Cities in Civilization
By Peter Hall
8/10 from 1 review
Doesn't do what it says on the tin
This 1000 pager is billed as answering such questions as "What makes a particular city, at a particular time, suddenly become immensely creative, exceptionally innovative?" Unfortunately it doesn't really answer this, and spends very little time attempting to do so.
This is not to say it's a bad book, just that you should know what to expect. The bulk of it is a series of histories of particular cities in particular times: Elizabethan London, Berlin 1918-33, Detroit 1890-1915, early Hollywood, Imperial Rome, etc. As such it is extremely interesting. Each 20-50 page chapter is a wonderful history of what made a place "happening," the emergence of whatever industry or culture made it the place to be. But any analysis of why this was is a brief section at the close of each chapter (and some summary chapters). While it's fair enough that these don't necessarily reach a concrete conclusion, the preceding history's depth often seems irrelevant. The analysis could be accompanied with a brief summary of a city's history, rather than a few dozen pages, and little would be lost to the main thesis.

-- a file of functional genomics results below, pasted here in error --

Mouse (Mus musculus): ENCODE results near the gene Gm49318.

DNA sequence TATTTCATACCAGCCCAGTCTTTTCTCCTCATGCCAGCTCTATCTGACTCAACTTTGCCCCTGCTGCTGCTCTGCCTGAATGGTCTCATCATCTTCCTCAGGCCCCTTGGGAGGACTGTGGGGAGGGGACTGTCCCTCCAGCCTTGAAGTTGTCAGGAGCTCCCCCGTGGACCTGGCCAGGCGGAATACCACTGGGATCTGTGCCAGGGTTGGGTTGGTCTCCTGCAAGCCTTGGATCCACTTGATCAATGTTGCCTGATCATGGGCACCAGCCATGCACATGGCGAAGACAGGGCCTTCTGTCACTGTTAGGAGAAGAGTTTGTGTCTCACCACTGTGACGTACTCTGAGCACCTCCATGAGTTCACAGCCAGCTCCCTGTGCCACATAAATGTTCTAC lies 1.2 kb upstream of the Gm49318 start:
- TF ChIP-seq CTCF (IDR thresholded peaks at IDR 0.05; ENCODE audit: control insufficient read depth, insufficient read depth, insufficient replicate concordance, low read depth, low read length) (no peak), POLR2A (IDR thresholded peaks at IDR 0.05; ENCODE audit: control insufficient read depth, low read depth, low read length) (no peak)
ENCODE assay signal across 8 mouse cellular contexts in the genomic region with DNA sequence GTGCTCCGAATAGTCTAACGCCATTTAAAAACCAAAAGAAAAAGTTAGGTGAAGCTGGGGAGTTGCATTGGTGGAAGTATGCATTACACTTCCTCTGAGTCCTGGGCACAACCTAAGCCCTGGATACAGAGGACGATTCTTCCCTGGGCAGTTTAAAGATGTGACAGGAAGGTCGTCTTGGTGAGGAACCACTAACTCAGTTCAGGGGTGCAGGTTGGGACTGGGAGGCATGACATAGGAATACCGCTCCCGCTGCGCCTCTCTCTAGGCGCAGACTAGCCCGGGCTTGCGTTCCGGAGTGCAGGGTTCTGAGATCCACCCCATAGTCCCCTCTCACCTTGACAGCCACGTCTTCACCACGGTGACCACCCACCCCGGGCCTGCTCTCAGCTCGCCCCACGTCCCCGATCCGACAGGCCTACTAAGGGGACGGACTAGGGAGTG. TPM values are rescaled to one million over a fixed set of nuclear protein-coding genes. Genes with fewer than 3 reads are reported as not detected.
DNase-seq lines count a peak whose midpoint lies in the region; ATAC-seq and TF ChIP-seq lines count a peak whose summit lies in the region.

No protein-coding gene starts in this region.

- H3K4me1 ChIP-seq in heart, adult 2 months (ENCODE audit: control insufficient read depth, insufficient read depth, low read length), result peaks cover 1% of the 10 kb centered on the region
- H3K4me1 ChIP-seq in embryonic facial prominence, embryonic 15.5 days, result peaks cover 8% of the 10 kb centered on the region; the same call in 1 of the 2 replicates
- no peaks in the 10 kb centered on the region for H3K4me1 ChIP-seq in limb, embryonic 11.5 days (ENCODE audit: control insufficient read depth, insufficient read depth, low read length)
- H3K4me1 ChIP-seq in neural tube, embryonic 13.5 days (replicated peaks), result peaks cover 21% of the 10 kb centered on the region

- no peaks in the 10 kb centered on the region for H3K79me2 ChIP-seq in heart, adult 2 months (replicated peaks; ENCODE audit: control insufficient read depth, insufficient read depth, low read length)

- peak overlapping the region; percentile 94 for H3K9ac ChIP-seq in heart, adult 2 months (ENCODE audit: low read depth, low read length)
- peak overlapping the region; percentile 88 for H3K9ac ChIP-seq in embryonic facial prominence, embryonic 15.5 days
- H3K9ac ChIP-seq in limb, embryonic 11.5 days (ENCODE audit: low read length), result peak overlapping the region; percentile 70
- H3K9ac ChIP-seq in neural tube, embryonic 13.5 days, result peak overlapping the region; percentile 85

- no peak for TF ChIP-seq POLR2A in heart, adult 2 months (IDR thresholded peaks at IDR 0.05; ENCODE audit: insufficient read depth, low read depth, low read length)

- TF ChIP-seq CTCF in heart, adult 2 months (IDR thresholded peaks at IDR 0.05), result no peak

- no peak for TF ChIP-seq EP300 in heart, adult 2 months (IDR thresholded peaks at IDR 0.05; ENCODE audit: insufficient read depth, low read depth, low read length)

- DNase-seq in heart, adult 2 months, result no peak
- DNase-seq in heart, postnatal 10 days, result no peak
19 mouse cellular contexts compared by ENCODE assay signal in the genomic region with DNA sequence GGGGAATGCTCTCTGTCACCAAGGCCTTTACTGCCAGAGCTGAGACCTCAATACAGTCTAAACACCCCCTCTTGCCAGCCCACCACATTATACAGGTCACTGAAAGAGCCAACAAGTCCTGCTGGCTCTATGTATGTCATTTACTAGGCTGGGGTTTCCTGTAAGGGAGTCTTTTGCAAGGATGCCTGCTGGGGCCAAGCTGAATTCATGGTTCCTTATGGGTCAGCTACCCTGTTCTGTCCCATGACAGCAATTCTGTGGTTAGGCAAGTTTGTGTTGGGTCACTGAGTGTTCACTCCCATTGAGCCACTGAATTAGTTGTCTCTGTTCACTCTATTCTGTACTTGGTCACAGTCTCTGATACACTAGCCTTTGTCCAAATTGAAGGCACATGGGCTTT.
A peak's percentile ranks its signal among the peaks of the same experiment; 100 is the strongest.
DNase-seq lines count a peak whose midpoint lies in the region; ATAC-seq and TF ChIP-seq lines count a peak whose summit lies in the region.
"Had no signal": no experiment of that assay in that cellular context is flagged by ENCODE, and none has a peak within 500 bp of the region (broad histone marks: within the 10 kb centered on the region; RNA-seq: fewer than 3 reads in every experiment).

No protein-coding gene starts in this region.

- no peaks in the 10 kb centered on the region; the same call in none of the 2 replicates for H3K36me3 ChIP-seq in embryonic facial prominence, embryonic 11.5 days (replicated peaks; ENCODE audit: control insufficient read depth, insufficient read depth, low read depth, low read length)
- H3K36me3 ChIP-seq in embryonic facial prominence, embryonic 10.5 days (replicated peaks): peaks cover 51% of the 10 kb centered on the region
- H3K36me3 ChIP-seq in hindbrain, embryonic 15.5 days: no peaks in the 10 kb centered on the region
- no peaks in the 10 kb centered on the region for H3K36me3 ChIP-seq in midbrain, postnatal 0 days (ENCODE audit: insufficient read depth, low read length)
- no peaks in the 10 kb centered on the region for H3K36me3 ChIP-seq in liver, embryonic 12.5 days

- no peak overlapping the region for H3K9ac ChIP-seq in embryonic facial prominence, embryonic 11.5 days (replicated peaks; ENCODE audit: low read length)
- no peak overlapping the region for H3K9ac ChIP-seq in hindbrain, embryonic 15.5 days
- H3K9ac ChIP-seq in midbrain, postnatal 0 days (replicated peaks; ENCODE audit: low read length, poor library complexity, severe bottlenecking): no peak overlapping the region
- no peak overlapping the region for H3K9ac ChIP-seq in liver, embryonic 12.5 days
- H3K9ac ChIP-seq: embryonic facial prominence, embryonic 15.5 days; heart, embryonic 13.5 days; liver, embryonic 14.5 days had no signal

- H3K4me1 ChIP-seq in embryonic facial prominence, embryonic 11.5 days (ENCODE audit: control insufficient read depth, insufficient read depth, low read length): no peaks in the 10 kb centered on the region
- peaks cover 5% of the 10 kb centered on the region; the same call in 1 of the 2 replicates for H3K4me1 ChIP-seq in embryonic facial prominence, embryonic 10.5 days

However, if you expect a book with a collection of fascinating periods and places in history it really is worth a read.